Overall, for me, there were more things I loved about France than hated. Some things were really frustrating, and I'm not sure I had enough time to get used to it, but we'll see as I plan on living there for quite some time....
 

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Discussion Starter · #5 ·
Bev, I'm going to order the book, but apparently it's hard to come by! Let you know what I think. Thanks frogblogger and diana for your stories. I love to know what brings/keeps people here. My story is a bit longer and a bit tricker but I'll share soon.
 

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Bev, I'm going to order the book, but apparently it's hard to come by! Let you know what I think. Thanks frogblogger and diana for your stories. I love to know what brings/keeps people here. My story is a bit longer and a bit tricker but I'll share soon.
Last time I looked it was still in stock at Amazon (in the UK at any rate). It came out a few years back, and doesn't seem to turn up on the publisher's website. A shame if it has gone out of print, because it really is a nice collection of diverse experiences in France.
Cheers,
Bev
 

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I spent only one year in Paris, but it was wonderful. I was 18 when I went and it had always been a dream to live there. It was such a learning experience also. I simultaneously had to learn to live on my own, budget, schedule, work, etc..as well as adjusting to another culture. My first experiences were mostly sensory. My second day in France was Bastille day. My roomates from the UK took me to the Place de la Bastille for the celebration. While I was standing in the crowd a random guy came up and gave me this huge, wet kiss! I was scandalized. (hmmm)

I remember the pain au chocolat, the metro, and the city noise. I also remember the green places, museums and wonderful cheese!

I fell in love several times and never wanted to go home. I still wish I never had.
 

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We only came for a year in Paris and we still have about half to go. We came with two children, one of the ecole maternelle age. We didn't need to find an apartment, but we still had to pay rent which is huge. Even though the apartment was supposed to be for families it is not furnished for families, the kitchen is tiny, there is lots of space, they just didn't put in shelves or cupboards or anything like that. We also have a windowless room which apart from adding to the square meters is useless. They could put in a washing machine and a dishwasher or at least shelves - could be a pantry of sorts but NO.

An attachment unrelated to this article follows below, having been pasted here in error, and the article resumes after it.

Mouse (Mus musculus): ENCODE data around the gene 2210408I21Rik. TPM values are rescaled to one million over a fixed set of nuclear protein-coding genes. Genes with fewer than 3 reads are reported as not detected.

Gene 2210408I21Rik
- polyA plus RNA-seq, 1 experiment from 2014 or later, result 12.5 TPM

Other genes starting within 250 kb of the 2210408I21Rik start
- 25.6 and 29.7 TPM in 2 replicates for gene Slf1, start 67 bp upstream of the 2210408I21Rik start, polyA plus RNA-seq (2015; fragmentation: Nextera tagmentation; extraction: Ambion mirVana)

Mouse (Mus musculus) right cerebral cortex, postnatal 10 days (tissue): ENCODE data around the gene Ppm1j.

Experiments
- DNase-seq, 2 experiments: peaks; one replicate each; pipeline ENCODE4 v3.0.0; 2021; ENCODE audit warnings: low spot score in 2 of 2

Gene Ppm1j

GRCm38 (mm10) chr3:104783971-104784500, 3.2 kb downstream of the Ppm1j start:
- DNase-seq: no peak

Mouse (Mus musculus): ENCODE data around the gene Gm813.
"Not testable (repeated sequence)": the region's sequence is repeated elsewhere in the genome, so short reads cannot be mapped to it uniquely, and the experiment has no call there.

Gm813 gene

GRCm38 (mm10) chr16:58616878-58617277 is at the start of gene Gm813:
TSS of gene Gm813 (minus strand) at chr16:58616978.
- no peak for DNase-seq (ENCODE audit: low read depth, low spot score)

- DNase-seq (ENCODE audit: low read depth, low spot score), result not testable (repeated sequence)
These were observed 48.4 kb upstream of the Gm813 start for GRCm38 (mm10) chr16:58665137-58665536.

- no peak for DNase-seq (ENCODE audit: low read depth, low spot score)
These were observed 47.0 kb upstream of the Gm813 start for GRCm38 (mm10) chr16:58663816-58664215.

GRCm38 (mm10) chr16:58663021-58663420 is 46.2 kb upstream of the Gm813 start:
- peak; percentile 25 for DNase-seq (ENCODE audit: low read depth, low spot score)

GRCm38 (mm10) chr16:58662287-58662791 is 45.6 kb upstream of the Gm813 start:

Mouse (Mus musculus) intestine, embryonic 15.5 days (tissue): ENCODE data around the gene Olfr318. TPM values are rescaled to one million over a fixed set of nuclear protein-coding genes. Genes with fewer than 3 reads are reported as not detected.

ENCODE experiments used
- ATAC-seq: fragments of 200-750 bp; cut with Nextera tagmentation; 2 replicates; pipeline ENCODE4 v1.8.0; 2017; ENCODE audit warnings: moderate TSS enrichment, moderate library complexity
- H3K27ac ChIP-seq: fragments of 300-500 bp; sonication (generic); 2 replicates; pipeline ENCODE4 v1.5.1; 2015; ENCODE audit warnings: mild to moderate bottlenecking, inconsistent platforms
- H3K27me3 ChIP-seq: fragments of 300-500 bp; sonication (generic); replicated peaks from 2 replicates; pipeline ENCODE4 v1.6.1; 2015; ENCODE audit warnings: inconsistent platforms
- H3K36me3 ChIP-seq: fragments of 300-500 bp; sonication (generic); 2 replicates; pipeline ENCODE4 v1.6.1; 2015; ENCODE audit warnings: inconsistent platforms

Bureaucracy is nerve wrecking. It took us almost three weeks to enroll our daughter to the maternelle. We are EU,but I still had a very difficult time transferring my unemployment rights and benefits here, even though we have help from my husband's employer we still struggle with bureaucracy. I requested someone who spoke english in advance, no luck there. I went to two meetings about my career options and even though they knew perfectly well I don't stand a chance in hell to get a job for the time period I wanted they still got me to go through the motions. Finally I gave up.
Food is very expensive here, I cook myself and we buy most of the food at Lidl, first few times I went grocery shopping to other supermarkets I spent an impossible amount of money for a weeks worth of groceries - no extravagance.
Weather is very unpredictable and quite windy.
I have generally had good experience with people, they are helpful and kind, especially if you have children.
Still I would be hard pressed to come up with reasons to stay here longer than needed, the ever-present dog poop and irrational bureaucrats, the price of our apartment ...
Sorry for being so negative, maybe now that spring is coming I will change my attitude.
best of luck!